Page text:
HOW TRANSITIONING IS GOOD.

Peter Wynn
2 min readJan 21, 2024

When I was 12, and in my first year of high school, my mother decided that I should take up tennis even though I wasn’t particularly keen. My brother was the sporty member of the family, having played soccer, cricket and gone swimming and every Saturday afternoon, after playing cricket, he wanted to play something else.

My mother decided that I should go to a holiday tennis clinic, which was okay, but then she made a big mistake when she suggested a second, as a classmate’s father was the coach’s fellow coach and he told a bully at school that I was no good at it. The bully took his word and used it to taunt me. This particular bully also chose to believe a pack of lies from another bully after I was hit by a car, and that bully didn’t even see it! And, I remember one day, the two of the bullies were throwing pieces of an eraser at me during class and when I told the supervising teacher, she told the bullies to cuddle me to apologise. It humiliated me more than the bullies. The second bully, also, the following year, as he was considerably shorter than me, walked up behind me and pinched my nipple through my shirt.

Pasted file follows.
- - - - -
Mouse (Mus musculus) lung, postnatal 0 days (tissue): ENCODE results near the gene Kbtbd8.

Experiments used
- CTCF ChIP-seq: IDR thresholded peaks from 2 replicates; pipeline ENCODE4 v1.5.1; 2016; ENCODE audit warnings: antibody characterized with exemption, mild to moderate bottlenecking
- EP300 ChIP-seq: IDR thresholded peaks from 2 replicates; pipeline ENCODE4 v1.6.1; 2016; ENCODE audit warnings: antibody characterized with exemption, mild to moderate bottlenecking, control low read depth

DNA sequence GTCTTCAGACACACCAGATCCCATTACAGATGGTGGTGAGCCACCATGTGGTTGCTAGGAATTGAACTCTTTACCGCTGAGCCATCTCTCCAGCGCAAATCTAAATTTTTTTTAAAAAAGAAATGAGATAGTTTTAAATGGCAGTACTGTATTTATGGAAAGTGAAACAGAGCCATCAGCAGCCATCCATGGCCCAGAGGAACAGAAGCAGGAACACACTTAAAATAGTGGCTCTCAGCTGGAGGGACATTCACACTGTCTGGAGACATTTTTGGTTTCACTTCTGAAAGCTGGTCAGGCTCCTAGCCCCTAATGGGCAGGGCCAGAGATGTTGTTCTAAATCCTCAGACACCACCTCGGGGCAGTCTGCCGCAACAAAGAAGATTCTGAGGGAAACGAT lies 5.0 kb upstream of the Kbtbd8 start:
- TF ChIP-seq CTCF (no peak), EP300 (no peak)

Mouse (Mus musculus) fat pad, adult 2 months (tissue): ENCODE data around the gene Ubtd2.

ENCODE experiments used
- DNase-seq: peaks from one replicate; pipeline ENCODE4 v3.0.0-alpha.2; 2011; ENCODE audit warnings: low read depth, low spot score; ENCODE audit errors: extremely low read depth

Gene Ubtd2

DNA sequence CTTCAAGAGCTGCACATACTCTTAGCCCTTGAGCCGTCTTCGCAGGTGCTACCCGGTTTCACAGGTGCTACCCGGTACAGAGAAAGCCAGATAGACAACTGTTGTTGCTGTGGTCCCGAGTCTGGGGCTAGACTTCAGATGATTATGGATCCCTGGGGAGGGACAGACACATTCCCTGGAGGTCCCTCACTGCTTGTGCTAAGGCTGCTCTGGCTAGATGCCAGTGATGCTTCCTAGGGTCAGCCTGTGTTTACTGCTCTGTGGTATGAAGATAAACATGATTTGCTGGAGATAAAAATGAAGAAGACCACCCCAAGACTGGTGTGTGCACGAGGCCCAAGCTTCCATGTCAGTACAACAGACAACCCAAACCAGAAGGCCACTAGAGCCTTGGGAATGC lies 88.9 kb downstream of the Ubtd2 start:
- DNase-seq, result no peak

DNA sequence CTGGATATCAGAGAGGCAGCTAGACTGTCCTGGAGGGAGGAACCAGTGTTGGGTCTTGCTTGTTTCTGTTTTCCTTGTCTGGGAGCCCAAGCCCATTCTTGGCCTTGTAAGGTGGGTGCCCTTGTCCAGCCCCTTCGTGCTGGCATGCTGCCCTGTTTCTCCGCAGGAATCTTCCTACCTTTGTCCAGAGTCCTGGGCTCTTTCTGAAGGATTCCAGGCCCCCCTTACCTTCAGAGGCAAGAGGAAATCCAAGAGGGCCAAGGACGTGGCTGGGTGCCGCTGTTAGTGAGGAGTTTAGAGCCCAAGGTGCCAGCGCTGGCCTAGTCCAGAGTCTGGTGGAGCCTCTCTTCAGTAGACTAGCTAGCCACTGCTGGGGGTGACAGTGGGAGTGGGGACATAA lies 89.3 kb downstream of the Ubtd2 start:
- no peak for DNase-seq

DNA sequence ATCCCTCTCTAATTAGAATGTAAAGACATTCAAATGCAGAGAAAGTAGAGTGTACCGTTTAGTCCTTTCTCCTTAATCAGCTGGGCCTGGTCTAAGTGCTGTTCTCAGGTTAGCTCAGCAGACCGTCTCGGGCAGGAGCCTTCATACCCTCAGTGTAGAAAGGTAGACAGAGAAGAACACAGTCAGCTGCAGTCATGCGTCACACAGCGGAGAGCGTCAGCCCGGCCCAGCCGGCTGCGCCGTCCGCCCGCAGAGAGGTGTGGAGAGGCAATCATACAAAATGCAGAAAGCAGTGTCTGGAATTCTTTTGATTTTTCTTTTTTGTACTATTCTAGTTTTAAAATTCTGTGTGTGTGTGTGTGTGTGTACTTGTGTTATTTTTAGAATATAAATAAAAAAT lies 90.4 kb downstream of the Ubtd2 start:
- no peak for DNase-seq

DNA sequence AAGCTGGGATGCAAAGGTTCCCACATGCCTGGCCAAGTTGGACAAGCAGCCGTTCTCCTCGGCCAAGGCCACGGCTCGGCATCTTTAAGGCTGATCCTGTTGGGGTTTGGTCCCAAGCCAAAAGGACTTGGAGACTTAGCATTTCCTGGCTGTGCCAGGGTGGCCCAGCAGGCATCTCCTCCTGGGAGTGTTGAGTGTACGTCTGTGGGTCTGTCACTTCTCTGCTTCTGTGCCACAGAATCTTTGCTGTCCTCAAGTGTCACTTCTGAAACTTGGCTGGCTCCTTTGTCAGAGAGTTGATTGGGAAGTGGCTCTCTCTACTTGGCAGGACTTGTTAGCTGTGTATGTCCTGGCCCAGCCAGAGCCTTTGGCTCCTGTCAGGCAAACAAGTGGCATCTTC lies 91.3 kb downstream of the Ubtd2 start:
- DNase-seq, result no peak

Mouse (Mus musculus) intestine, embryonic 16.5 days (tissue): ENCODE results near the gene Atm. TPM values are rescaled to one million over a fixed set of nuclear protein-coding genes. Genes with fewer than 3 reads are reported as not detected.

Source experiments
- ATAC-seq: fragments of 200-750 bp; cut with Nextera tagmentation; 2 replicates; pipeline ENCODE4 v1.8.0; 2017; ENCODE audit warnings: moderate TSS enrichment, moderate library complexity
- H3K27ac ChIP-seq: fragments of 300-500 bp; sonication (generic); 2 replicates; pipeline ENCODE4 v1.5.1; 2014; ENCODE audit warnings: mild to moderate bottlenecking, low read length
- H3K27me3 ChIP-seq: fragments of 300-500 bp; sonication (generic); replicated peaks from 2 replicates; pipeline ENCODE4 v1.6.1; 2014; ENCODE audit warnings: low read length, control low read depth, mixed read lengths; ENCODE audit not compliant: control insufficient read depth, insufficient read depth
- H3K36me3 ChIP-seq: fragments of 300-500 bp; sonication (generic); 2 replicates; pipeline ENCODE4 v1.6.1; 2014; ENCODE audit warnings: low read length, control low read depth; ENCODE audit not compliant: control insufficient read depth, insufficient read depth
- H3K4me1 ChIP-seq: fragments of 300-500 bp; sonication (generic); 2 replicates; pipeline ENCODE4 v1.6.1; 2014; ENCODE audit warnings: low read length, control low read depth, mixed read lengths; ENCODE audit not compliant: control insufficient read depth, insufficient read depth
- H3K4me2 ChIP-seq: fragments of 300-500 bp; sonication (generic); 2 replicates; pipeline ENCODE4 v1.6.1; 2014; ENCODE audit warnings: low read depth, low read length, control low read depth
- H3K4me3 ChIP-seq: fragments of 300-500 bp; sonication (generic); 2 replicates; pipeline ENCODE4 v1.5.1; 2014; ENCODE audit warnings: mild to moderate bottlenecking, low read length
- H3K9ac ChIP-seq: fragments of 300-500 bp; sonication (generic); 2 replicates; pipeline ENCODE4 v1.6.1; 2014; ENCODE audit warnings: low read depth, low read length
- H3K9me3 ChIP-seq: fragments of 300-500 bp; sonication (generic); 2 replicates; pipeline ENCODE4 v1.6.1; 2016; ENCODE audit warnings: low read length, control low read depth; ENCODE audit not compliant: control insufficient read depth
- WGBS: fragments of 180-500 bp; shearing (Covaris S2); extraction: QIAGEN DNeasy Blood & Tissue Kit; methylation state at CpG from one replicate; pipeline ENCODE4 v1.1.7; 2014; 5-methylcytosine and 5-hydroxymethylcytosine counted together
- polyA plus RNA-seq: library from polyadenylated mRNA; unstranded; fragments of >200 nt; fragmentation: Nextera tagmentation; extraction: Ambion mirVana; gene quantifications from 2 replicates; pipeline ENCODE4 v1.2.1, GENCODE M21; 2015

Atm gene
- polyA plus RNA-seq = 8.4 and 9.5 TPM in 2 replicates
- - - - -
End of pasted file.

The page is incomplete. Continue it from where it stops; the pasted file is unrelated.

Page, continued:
Having begun using a testosterone blocker and estrogen gel, I have noticed buds forming underneath my nipples and they have grown in size. My nipples have become more tender and there’s a different sensation if I touch them. This is helping remove some of the trauma of what the bully did (he had no right to pinch my nipple through my shirt, as my body is nobody else’s but mine and I have the right to decide who touches it and under what circumstances). Yes, I am still the same person, but as I am transitioning into the person I wanted to be, I feel happier.

I am not an overly competitive person, so I know it’s a marathon, but I don’t want to be compared to a woman or compared to a man. I am not like my mother, I am more like my grandmothers and one of my aunties, and I feel a strong connection that way.

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Peter Wynn

Diagnosed with autism at 35. Explained a lifetime of difference.